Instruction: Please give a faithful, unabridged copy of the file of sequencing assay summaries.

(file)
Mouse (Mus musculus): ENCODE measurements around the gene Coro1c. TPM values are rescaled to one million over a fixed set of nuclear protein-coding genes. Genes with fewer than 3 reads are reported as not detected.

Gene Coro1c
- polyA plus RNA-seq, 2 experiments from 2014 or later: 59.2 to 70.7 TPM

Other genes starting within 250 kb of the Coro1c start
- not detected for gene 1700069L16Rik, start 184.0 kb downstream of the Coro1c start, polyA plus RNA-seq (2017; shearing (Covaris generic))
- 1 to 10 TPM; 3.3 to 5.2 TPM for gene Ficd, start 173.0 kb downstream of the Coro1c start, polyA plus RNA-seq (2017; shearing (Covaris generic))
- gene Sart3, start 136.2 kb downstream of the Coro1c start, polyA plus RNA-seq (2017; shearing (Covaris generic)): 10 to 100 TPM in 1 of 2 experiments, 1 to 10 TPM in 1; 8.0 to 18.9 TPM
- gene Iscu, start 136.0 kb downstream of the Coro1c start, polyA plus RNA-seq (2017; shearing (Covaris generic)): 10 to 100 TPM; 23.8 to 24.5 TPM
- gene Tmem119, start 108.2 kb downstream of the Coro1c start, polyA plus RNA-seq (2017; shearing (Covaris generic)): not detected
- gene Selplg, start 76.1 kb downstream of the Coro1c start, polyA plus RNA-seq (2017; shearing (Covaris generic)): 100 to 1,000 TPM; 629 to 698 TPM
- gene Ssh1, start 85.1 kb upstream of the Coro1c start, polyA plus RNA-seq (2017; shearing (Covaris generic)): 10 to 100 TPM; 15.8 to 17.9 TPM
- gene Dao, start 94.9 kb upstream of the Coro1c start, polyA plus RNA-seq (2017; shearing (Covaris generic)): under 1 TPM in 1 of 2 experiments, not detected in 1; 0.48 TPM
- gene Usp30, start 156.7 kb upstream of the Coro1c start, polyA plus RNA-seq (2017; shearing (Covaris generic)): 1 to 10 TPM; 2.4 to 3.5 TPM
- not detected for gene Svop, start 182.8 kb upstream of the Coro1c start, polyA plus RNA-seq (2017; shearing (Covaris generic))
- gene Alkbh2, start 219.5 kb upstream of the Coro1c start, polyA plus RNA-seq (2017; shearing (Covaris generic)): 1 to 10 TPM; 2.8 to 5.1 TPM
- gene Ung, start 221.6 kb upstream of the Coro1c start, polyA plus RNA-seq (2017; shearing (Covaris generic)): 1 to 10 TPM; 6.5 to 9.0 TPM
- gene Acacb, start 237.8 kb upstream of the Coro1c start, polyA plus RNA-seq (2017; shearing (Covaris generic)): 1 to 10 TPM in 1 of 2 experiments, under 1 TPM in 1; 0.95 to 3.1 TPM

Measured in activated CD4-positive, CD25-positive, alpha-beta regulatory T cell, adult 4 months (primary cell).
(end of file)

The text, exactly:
Mouse (Mus musculus): ENCODE measurements around the gene Coro1c. TPM values are rescaled to one million over a fixed set of nuclear protein-coding genes. Genes with fewer than 3 reads are reported as not detected.

Gene Coro1c
- polyA plus RNA-seq, 2 experiments from 2014 or later: 59.2 to 70.7 TPM

Other genes starting within 250 kb of the Coro1c start
- not detected for gene 1700069L16Rik, start 184.0 kb downstream of the Coro1c start, polyA plus RNA-seq (2017; shearing (Covaris generic))
- 1 to 10 TPM; 3.3 to 5.2 TPM for gene Ficd, start 173.0 kb downstream of the Coro1c start, polyA plus RNA-seq (2017; shearing (Covaris generic))
- gene Sart3, start 136.2 kb downstream of the Coro1c start, polyA plus RNA-seq (2017; shearing (Covaris generic)): 10 to 100 TPM in 1 of 2 experiments, 1 to 10 TPM in 1; 8.0 to 18.9 TPM
- gene Iscu, start 136.0 kb downstream of the Coro1c start, polyA plus RNA-seq (2017; shearing (Covaris generic)): 10 to 100 TPM; 23.8 to 24.5 TPM
- gene Tmem119, start 108.2 kb downstream of the Coro1c start, polyA plus RNA-seq (2017; shearing (Covaris generic)): not detected
- gene Selplg, start 76.1 kb downstream of the Coro1c start, polyA plus RNA-seq (2017; shearing (Covaris generic)): 100 to 1,000 TPM; 629 to 698 TPM
- gene Ssh1, start 85.1 kb upstream of the Coro1c start, polyA plus RNA-seq (2017; shearing (Covaris generic)): 10 to 100 TPM; 15.8 to 17.9 TPM
- gene Dao, start 94.9 kb upstream of the Coro1c start, polyA plus RNA-seq (2017; shearing (Covaris generic)): under 1 TPM in 1 of 2 experiments, not detected in 1; 0.48 TPM
- gene Usp30, start 156.7 kb upstream of the Coro1c start, polyA plus RNA-seq (2017; shearing (Covaris generic)): 1 to 10 TPM; 2.4 to 3.5 TPM
- not detected for gene Svop, start 182.8 kb upstream of the Coro1c start, polyA plus RNA-seq (2017; shearing (Covaris generic))
- gene Alkbh2, start 219.5 kb upstream of the Coro1c start, polyA plus RNA-seq (2017; shearing (Covaris generic)): 1 to 10 TPM; 2.8 to 5.1 TPM
- gene Ung, start 221.6 kb upstream of the Coro1c start, polyA plus RNA-seq (2017; shearing (Covaris generic)): 1 to 10 TPM; 6.5 to 9.0 TPM
- gene Acacb, start 237.8 kb upstream of the Coro1c start, polyA plus RNA-seq (2017; shearing (Covaris generic)): 1 to 10 TPM in 1 of 2 experiments, under 1 TPM in 1; 0.95 to 3.1 TPM

Measured in activated CD4-positive, CD25-positive, alpha-beta regulatory T cell, adult 4 months (primary cell).